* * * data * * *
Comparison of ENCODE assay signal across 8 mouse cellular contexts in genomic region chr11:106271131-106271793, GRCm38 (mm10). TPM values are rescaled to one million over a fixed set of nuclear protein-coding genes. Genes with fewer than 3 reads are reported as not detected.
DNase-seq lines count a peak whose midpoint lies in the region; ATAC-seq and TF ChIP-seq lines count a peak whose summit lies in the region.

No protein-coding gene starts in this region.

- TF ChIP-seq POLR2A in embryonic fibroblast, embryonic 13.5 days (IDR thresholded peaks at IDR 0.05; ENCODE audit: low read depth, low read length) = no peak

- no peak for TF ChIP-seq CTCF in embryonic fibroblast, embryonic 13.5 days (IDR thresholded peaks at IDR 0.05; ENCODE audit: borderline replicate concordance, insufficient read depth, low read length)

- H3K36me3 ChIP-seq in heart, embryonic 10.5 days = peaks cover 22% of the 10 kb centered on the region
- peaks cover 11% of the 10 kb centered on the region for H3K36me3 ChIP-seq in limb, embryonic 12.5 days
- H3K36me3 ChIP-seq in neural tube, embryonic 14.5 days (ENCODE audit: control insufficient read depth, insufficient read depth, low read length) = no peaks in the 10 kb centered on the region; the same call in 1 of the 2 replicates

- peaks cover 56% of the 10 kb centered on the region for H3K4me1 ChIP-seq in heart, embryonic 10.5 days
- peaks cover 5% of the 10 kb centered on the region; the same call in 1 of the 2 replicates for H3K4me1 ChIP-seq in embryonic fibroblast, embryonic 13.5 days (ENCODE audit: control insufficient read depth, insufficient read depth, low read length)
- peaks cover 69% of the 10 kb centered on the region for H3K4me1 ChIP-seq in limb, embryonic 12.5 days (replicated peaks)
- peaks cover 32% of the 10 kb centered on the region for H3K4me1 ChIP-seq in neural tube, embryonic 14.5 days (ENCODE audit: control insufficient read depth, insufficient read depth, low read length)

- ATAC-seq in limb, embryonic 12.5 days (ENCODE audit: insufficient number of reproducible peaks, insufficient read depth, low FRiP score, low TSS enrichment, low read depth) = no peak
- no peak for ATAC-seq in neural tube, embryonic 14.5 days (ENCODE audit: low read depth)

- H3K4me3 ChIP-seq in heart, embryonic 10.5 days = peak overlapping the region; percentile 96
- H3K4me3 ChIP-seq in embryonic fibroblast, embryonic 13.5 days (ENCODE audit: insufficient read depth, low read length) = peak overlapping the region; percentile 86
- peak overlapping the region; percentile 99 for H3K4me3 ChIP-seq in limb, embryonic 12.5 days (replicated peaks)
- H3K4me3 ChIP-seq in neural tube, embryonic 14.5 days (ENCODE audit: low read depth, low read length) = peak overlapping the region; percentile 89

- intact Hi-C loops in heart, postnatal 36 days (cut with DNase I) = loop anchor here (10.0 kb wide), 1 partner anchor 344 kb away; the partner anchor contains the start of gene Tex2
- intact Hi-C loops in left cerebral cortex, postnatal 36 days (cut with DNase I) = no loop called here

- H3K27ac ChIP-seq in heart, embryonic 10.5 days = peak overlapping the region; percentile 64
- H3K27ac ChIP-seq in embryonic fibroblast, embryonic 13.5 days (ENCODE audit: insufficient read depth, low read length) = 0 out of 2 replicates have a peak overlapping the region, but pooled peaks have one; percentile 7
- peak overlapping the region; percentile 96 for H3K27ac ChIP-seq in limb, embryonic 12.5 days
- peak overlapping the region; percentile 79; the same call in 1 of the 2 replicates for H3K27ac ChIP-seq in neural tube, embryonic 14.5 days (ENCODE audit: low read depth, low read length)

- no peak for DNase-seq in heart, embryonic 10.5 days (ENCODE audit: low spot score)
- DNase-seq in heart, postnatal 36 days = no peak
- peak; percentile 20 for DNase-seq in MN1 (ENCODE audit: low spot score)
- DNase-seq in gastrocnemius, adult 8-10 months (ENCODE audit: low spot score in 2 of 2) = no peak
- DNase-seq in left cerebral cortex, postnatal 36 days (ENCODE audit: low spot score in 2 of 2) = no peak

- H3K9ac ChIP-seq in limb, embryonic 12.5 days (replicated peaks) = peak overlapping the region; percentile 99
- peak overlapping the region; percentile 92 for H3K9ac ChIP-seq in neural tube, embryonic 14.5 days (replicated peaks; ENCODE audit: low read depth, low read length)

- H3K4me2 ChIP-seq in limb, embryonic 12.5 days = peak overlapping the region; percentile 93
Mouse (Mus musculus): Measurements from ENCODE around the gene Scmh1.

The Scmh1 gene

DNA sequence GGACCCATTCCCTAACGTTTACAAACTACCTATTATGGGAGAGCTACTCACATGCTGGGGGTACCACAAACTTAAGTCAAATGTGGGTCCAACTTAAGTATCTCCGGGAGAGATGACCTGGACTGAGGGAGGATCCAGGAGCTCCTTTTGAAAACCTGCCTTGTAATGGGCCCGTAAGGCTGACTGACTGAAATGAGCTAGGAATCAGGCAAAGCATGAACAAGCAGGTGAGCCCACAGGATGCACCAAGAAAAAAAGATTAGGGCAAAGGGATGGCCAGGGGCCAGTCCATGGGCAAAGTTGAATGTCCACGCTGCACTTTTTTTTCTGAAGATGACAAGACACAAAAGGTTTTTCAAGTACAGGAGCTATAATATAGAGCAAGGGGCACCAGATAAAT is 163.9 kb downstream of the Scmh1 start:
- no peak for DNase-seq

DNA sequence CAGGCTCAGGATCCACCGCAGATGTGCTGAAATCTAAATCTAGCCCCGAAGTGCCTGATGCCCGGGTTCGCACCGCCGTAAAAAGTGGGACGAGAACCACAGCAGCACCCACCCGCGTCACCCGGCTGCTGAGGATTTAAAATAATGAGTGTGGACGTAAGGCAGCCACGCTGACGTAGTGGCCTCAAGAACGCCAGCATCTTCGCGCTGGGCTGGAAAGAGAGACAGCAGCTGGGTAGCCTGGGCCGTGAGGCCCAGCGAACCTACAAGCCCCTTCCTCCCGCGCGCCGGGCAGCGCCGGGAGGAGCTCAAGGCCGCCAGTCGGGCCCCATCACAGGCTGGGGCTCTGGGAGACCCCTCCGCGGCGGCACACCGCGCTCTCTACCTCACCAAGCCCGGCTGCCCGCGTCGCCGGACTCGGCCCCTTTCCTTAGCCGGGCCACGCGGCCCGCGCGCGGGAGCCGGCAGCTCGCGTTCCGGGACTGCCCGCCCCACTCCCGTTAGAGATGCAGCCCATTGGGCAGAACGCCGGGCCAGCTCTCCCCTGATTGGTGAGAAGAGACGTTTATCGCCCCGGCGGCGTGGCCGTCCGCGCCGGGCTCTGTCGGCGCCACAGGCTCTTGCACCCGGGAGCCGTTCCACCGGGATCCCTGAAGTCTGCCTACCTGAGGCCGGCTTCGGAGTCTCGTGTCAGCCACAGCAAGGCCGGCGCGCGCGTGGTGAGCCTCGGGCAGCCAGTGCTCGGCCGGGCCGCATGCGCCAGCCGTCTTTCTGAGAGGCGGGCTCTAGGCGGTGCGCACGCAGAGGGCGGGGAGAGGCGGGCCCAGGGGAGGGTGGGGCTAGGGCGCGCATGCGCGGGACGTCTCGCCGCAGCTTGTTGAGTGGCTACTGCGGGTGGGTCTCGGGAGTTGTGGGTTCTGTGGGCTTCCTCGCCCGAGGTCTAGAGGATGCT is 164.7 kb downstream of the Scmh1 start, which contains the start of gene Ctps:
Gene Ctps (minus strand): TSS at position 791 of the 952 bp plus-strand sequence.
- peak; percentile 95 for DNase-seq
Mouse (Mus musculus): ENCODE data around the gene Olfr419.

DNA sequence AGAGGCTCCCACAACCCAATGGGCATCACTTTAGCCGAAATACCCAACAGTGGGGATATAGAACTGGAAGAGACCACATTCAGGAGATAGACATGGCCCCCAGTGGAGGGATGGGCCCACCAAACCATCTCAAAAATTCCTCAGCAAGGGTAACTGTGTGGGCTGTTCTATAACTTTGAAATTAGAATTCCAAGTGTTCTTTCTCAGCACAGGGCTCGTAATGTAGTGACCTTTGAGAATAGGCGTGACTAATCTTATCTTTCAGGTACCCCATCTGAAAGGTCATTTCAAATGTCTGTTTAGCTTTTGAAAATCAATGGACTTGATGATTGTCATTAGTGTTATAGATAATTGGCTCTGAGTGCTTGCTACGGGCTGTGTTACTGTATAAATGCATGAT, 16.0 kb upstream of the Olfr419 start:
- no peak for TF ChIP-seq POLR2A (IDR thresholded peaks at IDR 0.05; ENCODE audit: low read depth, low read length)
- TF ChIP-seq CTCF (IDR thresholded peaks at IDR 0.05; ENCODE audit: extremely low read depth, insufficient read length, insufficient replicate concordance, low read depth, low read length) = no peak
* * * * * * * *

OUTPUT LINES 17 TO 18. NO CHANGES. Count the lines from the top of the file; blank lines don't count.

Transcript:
- peak overlapping the region; percentile 99 for H3K4me3 ChIP-seq in limb, embryonic 12.5 days (replicated peaks)
- H3K4me3 ChIP-seq in neural tube, embryonic 14.5 days (ENCODE audit: low read depth, low read length) = peak overlapping the region; percentile 89